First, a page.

In this step you will select, move and alter the RefDes and value.

  1. In the Select toolbox, click the Enable Selecting Attributes icon as shown in Figure 15 (in the red box). This will allow you to refine the selection of components on the landpattern to be only the RefDes and Value attributes.

Figure 15   Select Toolbox (Selecting Attributes)

Figure 15 - Select Toolbox (Selecting Attributes)

The RefDes and Value are currently overlapping the landpattern placement as shown in Figure 11.

  1. Click on the X? symbol and place it to the upper-right of the pad array.
  2. Click on the ? symbol and place it to the upper-right of the pad array.
  3. Double click on X? and select the Attribute tab
  4. In the Value field set the REFDES tag to U? as in Figure 16 (in the red box)
  5. Click on OK to apply changes.

Figure 16   REFDES Attribute Properties

Figure 16 - REFDES Attribute Properties

When the custom component is now placed the RefDes for the landpattern will be U1, U2, U3 etc…

Generally the Value attribute, ?, is set to either visible or invisible depending on the need to highlight the value of the landpattern on the final design. In this example, it will be set to invisible.

  1. Double click on X? and select the Attribute tab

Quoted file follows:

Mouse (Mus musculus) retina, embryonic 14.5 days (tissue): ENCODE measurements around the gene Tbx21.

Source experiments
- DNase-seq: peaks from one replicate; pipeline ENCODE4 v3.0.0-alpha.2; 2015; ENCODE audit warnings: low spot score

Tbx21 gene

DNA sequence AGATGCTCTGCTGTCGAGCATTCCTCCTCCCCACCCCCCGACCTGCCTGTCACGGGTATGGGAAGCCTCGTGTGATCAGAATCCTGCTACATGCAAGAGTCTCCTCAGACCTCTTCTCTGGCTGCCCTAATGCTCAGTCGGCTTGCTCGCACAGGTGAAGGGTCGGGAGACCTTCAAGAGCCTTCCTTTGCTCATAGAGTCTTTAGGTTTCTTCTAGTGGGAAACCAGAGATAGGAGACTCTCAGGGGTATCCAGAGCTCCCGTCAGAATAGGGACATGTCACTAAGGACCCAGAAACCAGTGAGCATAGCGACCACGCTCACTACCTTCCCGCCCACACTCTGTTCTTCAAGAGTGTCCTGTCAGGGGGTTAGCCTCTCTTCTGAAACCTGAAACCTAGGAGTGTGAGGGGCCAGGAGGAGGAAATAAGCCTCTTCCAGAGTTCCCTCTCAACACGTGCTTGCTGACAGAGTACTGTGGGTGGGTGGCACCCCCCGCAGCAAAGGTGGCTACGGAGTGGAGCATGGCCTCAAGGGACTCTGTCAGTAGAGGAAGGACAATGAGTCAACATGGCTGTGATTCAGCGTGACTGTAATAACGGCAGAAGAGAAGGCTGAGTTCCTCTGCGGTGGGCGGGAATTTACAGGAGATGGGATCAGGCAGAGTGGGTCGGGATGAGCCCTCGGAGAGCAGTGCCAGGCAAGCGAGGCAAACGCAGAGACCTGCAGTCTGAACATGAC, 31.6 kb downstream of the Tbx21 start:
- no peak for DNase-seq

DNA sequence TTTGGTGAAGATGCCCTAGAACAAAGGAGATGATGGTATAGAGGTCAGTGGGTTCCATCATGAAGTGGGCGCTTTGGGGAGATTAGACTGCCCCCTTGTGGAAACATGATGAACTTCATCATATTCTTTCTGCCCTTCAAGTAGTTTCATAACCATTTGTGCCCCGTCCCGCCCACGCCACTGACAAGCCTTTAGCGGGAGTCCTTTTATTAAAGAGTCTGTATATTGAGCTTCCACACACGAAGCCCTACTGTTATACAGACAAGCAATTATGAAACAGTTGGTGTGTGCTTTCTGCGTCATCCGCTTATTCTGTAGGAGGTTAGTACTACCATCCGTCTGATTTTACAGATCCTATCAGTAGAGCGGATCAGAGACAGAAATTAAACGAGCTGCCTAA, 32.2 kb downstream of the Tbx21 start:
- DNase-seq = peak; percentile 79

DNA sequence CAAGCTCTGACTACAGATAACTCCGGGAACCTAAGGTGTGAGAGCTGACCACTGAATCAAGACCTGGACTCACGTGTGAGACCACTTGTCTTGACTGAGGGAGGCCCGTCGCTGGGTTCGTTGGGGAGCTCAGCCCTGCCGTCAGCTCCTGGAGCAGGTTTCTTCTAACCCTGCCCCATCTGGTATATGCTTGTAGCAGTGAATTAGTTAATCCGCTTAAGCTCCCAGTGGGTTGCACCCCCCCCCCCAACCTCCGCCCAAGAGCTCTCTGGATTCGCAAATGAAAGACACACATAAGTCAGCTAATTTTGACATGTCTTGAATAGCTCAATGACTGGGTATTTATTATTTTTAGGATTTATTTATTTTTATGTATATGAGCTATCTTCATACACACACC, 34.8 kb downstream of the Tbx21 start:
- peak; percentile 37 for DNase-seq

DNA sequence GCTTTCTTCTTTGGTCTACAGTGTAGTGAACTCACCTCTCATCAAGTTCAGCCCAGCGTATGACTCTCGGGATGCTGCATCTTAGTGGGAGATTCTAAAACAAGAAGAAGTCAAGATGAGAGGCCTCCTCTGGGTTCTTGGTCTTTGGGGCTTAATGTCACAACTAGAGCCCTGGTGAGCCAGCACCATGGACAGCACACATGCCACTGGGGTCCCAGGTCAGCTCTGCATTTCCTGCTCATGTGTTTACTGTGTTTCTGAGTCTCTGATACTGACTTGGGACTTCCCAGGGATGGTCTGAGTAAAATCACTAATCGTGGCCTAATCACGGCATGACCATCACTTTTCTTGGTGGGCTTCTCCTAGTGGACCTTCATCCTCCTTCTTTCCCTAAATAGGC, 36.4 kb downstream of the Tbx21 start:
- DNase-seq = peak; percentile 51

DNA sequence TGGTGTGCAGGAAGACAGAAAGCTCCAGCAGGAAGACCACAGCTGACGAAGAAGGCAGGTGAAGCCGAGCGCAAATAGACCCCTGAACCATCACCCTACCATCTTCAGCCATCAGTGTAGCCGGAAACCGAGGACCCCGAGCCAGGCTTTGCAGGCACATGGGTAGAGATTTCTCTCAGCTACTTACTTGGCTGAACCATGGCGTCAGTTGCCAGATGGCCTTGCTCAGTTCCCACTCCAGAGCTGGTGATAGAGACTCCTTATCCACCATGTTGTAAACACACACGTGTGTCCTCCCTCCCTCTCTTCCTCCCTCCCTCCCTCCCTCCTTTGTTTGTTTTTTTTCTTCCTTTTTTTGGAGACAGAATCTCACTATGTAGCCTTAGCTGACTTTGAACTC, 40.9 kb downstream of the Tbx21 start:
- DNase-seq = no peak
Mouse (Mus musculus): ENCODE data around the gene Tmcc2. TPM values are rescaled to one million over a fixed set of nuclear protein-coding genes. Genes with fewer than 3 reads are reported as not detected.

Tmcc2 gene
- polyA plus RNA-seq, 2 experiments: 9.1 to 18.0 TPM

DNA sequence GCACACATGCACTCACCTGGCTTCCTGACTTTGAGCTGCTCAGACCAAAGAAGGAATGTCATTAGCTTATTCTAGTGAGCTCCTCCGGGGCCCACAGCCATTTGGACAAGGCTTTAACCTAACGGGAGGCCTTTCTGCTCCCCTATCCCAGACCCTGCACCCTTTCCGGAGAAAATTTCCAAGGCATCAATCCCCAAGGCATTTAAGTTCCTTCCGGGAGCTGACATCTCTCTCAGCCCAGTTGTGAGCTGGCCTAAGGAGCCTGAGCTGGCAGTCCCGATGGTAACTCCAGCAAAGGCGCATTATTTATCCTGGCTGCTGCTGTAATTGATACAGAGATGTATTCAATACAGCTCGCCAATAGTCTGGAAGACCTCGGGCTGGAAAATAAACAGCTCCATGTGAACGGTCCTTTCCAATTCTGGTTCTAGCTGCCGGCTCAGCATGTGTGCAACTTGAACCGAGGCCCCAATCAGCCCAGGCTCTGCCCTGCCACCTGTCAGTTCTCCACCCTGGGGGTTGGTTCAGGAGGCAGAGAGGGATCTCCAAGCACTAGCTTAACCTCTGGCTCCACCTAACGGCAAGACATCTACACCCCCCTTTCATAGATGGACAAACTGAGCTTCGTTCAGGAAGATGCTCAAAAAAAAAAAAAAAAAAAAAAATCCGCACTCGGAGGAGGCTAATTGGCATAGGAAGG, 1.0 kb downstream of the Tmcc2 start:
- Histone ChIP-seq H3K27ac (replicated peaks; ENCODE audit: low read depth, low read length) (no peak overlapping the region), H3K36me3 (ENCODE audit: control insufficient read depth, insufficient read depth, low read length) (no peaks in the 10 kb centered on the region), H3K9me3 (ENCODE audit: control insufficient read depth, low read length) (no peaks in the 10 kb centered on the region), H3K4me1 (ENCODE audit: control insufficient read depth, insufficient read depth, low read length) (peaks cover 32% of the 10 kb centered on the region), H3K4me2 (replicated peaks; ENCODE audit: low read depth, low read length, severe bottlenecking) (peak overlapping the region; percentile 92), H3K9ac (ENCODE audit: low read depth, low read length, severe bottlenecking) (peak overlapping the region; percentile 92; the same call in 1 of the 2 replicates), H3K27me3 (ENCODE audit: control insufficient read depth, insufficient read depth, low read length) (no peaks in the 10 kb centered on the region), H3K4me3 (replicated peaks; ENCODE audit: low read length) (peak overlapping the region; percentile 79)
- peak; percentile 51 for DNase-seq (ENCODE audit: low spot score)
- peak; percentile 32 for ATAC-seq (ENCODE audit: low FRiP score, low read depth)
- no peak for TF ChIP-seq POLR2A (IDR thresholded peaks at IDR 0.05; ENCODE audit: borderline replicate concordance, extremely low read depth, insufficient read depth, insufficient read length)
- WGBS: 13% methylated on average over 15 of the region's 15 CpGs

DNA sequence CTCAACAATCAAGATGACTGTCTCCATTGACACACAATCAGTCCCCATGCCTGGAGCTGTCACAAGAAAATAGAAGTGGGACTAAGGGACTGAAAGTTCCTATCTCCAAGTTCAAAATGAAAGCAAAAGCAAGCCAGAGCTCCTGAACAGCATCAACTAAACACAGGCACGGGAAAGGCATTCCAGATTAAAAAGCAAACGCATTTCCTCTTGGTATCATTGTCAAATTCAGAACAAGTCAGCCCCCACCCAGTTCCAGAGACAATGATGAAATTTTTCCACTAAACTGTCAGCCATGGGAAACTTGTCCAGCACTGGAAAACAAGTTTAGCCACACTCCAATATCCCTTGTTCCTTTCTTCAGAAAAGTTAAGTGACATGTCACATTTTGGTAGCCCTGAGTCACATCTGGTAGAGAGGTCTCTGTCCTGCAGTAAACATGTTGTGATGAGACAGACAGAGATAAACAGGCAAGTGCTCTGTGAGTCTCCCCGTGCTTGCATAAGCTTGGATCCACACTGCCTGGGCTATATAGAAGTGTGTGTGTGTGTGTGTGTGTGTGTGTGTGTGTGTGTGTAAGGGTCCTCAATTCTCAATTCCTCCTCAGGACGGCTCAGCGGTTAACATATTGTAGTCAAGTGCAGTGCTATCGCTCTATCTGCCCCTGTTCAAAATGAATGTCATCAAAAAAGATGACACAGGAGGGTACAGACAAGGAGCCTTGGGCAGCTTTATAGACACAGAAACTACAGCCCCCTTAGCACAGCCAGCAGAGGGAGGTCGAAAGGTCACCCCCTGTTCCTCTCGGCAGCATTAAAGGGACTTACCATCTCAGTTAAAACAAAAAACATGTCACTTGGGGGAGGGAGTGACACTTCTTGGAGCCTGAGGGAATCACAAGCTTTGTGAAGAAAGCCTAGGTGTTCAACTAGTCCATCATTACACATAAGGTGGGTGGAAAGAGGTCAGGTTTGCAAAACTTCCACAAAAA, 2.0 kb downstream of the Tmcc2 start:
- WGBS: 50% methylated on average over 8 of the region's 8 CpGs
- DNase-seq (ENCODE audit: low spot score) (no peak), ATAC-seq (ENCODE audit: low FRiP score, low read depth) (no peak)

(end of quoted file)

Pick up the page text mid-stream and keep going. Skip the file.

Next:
2. In the Visibility section of the attributes set the Invisible radio button

Using the Ruler Bar

Both along the top and left side of the Ultiboard design area are the ruler bars in Figure 11. If the ruler bars cannot be seen, go to View >> Ruler Bars. These ruler bars allow the positioning of dashed lines to align shapes from one object to the next, precisely within the design area. For the following steps refer to Figure 14 for the pin numbers.

  1. Left-click in the horizontal (top) ruler bar area for a small arrow marker to appear and move the marker immediately to the right of pin 1 (Figure 17).
  2. Left-click to place a marker, 5 mils to the right of the marker placed in a. You will notice that the distance between two markers is displayed in the ruler bar (Figure 17)
  3. On the vertical (left) ruler bar place another marker directly above pin 1 (Figure 17)
  4. Repeat 1., 2. and 3. to align ruler bar markers at the right and bottom of the SMD pad arrays as shown in Figure 17.

Figure 17   The Ruler Bar

Figure 17 - The Ruler Bar

These markers will now act as a guide on where to begin the placement of the landpattern shape on the silkscreen layer in step 7.

If at any time markers need to be cleared, you can right-click on a specific marker and select Clear, or select Clear All to remove all markers.

Place the Landpattern Shape on the Silkscreen